• The Bible Studies for Life lesson for Feb. 28 focuses on Matthew 5:43-48.
Bully. The mere mention of the word brings back an image. It’s not an image of a stereotypical playground menace, but it’s the face of a specific individual imprinted on the film of your memory. The image is of a person, and you know this person’s name. You can recall it without thinking.
Being bullied is a ubiquitous childhood experience. Even the bullies can remember the names of those who bullied them!
In last week’s lesson, Jesus addressed assaults upon a person’s possessions and honor. With these final verses of Matthew 5, Jesus taught that the evil people who desire to cause harm to others should be the recipients of Christian love.
Love even those who hate you (Matthew 5:43-45).
Many people grew up in loving homes. Many others did not. They weren’t shown how to love. They weren’t given the example of what love says and does. Unfortunately, the absence of love brings a certain familiarity with hatred.
Recently, a teenage boy told me about his relationship with his mother. Their main mode of communication is yelling. He has also told me how his mother was raised by an alcoholic grandmother. It’s been a long process to help him understand his mother’s difficulty in loving him is in part based on his grandmother’s failure to adequately love his mom. Of course, the lack of love doesn’t excuse any behavior, but this young boy is beginning to see the effects of an absence of love in his family. He understands he needs to obey his mom. He needs to love her.
Some people are so easy to love. They’re a joy to be with. They light up a room when they enter it. These are the people Jesus didn’t have to tell us to love, because we love them already.
Then there are those who are not like that. These are the people who are hard to love. They’re obnoxious, irritating, condescending, irrational, easily angered, detached or just flat-out mean. These are the people Jesus had in mind with these verses.
Recently, I preached from 1 Corinthians 13, the love chapter. More than a few people commented to me on how I stepped on their toes. I thought the sermon would have been an uplifting and encouraging message. Instead, we all learned that the challenge to love is just as daunting today in our society as it was in first century Corinth.
Love in a way that is a testimony to others (Matthew 5:46-47).
Do you remember the Amish school shooting in 2006? The country was moved with the Amish community’s extension of forgiveness and reconciliation to the gunman and his family. The country was impressed, because it had not seen such forgiveness.
As followers of Jesus Christ, each one of us is called to that same radical forgiveness. This forgiveness should not be a surprise to our society, because every Christian should exhibit the gracious spirit of Jesus all the time.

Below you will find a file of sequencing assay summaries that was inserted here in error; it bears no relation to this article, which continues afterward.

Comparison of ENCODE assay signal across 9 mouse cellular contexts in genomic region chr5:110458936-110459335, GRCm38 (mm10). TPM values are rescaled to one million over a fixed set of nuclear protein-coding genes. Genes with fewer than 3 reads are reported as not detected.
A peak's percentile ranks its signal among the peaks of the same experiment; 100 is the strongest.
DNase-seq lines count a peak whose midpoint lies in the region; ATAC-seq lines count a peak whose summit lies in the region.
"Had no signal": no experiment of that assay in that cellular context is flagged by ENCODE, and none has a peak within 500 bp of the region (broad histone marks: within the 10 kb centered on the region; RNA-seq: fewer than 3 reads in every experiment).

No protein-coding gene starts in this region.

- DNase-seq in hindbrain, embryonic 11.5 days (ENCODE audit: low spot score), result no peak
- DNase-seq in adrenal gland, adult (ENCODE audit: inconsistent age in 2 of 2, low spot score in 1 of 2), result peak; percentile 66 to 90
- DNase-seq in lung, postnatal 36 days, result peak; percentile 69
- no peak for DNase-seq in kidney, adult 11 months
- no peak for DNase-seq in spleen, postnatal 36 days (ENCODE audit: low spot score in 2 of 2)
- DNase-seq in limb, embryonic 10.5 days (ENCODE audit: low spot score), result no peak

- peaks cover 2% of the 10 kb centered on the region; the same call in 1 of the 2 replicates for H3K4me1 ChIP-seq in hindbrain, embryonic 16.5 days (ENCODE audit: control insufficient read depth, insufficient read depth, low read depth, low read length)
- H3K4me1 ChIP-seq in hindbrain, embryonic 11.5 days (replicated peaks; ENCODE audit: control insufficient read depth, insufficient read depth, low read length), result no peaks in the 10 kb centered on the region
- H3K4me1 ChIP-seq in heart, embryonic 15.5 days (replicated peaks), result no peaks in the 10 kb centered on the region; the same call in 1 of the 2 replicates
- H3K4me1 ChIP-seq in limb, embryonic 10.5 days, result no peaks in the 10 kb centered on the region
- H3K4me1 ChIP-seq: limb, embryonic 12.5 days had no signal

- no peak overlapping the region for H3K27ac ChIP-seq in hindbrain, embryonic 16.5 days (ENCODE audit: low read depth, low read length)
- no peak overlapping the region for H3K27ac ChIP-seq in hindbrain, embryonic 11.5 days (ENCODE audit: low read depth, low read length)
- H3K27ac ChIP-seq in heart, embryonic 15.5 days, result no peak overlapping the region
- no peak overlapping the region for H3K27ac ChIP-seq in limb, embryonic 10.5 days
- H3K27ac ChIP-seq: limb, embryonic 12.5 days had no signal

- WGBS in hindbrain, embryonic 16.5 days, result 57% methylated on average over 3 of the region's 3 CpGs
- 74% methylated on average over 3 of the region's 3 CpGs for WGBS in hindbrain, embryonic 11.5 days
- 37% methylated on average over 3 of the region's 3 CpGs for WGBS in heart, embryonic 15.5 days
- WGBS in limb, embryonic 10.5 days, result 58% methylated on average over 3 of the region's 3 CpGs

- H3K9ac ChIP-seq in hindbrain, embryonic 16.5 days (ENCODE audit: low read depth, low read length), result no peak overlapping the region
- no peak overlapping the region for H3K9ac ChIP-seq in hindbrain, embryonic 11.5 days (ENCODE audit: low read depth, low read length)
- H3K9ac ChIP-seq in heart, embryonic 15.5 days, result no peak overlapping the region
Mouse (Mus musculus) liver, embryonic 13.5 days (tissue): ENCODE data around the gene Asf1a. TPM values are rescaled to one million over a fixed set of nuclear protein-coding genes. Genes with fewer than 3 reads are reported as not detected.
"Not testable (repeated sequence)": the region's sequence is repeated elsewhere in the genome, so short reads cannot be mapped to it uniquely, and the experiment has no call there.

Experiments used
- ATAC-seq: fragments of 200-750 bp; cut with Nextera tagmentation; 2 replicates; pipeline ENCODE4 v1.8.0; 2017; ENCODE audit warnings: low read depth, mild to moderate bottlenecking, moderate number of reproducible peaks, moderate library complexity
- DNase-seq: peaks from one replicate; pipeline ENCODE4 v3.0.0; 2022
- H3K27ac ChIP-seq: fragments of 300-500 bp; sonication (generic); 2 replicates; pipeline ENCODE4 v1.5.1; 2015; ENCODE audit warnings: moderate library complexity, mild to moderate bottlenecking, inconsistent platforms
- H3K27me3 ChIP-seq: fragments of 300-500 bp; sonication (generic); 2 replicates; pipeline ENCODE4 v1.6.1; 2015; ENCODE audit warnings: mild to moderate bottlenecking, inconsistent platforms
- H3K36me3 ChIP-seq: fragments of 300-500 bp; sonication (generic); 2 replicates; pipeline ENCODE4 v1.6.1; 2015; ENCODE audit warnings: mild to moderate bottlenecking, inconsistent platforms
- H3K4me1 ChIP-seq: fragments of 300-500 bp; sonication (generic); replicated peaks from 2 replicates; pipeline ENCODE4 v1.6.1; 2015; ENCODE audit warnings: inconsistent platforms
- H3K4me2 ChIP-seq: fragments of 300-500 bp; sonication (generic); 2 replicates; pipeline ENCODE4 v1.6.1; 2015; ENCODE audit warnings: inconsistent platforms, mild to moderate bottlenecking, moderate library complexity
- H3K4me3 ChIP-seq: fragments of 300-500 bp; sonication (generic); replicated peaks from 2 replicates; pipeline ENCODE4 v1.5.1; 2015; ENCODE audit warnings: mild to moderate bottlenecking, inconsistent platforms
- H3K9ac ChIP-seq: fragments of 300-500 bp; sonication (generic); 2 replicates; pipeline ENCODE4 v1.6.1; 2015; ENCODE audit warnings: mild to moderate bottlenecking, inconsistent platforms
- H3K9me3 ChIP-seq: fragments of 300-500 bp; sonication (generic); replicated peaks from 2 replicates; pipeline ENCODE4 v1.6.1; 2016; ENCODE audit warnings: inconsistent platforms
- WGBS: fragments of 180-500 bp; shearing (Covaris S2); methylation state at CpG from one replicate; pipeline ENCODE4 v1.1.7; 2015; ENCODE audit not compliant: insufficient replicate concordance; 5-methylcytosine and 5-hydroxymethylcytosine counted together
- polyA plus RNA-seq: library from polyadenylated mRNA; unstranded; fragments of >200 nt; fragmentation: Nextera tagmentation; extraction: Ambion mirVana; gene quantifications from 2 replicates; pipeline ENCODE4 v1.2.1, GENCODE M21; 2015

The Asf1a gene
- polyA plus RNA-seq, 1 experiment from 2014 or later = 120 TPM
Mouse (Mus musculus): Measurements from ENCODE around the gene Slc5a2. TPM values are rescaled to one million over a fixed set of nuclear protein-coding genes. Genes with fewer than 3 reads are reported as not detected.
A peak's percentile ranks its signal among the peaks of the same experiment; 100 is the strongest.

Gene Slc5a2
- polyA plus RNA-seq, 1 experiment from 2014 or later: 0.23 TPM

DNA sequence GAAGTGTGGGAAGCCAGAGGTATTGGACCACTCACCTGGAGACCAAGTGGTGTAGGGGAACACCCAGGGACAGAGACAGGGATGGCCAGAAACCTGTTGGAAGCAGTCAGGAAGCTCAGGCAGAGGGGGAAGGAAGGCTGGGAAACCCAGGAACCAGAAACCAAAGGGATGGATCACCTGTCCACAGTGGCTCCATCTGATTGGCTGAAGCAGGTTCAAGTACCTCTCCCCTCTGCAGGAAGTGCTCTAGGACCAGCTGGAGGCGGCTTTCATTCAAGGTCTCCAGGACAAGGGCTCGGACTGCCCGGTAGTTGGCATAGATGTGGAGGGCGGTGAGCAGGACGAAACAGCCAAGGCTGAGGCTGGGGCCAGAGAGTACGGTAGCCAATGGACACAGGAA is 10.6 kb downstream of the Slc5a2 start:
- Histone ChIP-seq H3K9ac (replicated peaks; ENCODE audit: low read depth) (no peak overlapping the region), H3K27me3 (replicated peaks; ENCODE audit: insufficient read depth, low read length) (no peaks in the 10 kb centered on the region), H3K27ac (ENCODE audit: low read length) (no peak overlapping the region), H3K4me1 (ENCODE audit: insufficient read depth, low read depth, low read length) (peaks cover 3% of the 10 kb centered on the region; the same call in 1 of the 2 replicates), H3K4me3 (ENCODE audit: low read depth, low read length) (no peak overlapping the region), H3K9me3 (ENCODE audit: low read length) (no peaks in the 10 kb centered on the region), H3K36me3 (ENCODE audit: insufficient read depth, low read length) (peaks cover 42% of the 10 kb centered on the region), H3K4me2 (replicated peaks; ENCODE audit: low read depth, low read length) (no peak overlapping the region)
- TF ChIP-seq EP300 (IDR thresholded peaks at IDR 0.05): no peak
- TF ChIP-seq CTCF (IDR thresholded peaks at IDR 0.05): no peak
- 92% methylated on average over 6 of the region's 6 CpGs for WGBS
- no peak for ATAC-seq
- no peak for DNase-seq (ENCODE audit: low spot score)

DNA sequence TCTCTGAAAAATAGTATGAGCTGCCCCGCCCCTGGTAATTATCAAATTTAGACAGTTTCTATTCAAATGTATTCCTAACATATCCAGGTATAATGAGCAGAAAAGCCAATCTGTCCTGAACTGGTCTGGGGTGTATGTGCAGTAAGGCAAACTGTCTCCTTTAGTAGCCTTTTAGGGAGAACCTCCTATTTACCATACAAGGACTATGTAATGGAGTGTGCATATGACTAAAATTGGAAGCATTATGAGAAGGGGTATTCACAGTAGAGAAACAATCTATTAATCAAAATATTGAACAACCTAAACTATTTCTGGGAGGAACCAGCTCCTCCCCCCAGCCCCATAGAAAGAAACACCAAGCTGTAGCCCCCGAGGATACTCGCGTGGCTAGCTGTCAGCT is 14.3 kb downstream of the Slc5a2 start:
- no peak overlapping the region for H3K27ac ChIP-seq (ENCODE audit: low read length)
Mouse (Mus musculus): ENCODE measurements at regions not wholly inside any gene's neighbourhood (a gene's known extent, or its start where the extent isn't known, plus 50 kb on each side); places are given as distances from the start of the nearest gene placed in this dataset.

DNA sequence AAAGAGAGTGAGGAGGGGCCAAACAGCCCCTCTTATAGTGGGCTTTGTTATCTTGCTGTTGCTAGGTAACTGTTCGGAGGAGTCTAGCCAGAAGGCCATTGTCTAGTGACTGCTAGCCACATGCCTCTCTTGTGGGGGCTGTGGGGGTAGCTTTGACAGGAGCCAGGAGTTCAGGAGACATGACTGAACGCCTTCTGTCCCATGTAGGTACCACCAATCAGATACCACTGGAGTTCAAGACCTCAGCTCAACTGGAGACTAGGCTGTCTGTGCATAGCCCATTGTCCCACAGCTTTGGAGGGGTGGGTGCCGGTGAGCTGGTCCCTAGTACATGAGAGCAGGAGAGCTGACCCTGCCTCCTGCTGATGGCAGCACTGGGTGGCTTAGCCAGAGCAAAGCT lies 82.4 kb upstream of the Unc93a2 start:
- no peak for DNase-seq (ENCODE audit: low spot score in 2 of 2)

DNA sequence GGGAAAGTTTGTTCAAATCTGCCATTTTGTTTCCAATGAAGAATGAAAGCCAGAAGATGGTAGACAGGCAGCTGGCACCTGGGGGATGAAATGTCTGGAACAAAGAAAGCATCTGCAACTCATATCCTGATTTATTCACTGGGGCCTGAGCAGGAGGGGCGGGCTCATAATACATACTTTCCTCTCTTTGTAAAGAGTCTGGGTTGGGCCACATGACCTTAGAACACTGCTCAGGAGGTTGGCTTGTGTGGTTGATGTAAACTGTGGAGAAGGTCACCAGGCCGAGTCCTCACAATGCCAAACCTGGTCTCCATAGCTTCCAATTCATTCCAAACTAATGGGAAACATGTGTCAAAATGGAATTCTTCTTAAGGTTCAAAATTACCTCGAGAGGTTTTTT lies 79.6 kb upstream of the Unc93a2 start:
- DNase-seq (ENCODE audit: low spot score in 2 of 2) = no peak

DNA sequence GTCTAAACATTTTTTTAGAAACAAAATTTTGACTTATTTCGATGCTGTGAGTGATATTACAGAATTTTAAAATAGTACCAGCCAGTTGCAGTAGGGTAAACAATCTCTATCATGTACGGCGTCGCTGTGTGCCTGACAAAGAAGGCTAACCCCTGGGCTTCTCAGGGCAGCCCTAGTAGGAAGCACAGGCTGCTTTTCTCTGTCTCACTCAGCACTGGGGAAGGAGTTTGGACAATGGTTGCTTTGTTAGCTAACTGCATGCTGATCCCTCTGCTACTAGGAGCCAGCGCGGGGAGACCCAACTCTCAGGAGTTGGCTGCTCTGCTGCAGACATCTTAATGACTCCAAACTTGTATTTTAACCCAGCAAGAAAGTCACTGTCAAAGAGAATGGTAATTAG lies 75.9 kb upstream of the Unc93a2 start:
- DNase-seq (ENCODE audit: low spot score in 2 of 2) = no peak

In The Unbelievable Gospel, Jonathan K. Dodson notes faith allows believers to see what those who don’t have faith cannot see. The result is that we as believers live differently. We know how unlovable each one of us is, and we also know God’s love for us. That enables us to love. Each one of us knows our fight isn’t against flesh and blood. We know our enemy isn’t other people. This knowledge should remind us to love others, especially our enemies.
Love like God loves (Matthew 5:48).
In order to love the way God loves, a Christian would have to be perfect. How can anyone be perfect the way God is perfect? I was taught that the word “perfect” carries the idea of “mature.” When I switched the words in the verse I came up with: “Be mature, therefore, as your heavenly Father is mature.” Some how describing God as “mature” doesn’t seem to capture the essence of his holiness.
I think Eugene Peterson catches the intent of the verse in The Message. He translates this verse: “In a word, what I’m saying is, Grow up. You’re kingdom subjects. Now live like it. Live out your God-created identity. Live generously and graciously toward others, the way God lives toward you.”
I love that phrase, “Grow up.” That’s a maturity that I can understand. So many Christians need to take “grow up” to heart. They need to grow up and be mature. In this way, we will exhibit mature and Christ-like actions, attitudes, speech, emotions and thoughts. All Christians can mature in their walk with Jesus.
The beginning of John 3:16 says, “For God so loved the world.” This phrase means God loves everyone in the world—those who love him and those who hate him. I want to love everyone that way, but I’m not there yet.
When I hear about our service personnel losing their lives overseas in the line of duty, I’m saddened, but I don’t cry. When I hear that the loss of life is from a nation allied with our cause, I’m somewhat relieved they are not from the United States. When I hear it’s a member of a foreign nation’s police force whom our troops are training overseas, I’m even less affected. When I hear that an ISIS fighter is killed, I wonder: Where is my love?
I still have some more growing to do. Lord, help me to love others the way you love me.